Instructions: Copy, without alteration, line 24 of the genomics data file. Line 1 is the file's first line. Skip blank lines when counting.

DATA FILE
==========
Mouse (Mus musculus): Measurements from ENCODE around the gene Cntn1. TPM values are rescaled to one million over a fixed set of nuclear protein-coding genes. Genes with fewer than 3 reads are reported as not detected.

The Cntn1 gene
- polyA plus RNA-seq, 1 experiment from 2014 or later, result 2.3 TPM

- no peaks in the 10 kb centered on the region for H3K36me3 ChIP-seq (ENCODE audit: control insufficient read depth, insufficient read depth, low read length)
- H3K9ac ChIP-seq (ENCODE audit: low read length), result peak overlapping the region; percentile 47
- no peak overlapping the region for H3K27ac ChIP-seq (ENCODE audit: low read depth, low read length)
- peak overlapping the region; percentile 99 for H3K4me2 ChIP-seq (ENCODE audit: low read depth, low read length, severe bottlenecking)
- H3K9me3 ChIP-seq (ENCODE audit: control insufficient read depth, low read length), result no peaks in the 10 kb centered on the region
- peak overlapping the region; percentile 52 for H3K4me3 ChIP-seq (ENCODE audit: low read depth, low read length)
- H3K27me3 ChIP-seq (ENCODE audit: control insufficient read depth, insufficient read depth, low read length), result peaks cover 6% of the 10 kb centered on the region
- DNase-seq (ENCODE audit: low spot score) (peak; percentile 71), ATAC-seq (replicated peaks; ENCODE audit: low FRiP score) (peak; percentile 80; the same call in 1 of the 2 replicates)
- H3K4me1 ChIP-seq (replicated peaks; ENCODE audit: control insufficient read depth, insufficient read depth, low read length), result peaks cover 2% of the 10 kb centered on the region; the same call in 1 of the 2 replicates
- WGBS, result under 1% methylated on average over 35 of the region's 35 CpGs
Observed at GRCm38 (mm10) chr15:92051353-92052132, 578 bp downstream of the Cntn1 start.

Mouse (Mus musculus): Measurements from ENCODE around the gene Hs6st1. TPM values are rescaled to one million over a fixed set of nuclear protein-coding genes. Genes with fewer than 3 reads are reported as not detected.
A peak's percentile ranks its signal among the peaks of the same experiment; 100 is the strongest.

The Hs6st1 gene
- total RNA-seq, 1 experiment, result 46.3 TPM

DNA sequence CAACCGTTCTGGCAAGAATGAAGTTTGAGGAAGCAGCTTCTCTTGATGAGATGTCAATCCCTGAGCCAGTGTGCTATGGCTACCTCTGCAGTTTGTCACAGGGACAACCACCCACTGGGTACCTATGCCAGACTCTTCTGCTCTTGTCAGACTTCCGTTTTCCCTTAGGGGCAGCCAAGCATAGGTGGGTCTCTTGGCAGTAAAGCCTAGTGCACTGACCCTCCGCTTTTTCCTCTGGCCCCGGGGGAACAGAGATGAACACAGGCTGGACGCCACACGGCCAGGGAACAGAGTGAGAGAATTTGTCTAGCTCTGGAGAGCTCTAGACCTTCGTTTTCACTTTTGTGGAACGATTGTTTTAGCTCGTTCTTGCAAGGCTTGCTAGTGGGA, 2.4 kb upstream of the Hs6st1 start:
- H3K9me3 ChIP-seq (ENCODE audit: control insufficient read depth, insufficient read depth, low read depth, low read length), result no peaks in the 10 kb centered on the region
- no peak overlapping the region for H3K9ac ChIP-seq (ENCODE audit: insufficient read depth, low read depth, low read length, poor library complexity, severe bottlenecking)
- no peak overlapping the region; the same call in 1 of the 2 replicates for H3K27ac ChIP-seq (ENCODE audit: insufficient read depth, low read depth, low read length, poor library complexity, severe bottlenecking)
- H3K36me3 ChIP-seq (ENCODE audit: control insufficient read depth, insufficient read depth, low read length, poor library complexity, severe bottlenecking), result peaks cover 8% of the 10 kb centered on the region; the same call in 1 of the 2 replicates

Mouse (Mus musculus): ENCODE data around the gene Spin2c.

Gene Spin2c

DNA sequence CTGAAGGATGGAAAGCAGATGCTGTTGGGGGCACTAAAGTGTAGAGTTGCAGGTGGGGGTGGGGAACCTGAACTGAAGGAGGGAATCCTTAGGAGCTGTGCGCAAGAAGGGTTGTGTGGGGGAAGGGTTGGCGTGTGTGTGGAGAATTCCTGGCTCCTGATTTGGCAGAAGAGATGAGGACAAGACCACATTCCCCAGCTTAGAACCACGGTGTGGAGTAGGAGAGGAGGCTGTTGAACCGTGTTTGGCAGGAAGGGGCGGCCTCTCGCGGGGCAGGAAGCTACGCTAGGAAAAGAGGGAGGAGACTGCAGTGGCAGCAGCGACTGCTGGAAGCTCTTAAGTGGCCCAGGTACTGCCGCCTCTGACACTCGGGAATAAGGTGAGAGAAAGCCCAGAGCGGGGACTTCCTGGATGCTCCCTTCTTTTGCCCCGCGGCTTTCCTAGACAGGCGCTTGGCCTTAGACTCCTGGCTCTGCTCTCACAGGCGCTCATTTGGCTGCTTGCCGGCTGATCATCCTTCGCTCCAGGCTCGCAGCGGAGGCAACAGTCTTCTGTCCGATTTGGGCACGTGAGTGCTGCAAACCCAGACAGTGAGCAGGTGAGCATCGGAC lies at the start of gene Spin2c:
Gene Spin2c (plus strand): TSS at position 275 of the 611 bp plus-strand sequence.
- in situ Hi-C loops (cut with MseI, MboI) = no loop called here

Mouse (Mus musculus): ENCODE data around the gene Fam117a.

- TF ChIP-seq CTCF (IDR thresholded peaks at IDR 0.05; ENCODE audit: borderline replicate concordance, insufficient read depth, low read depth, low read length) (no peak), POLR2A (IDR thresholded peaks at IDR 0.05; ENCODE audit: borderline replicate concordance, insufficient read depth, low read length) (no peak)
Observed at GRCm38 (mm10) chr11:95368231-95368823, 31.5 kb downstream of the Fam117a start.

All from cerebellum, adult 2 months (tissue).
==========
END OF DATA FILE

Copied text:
Mouse (Mus musculus): ENCODE data around the gene Spin2c.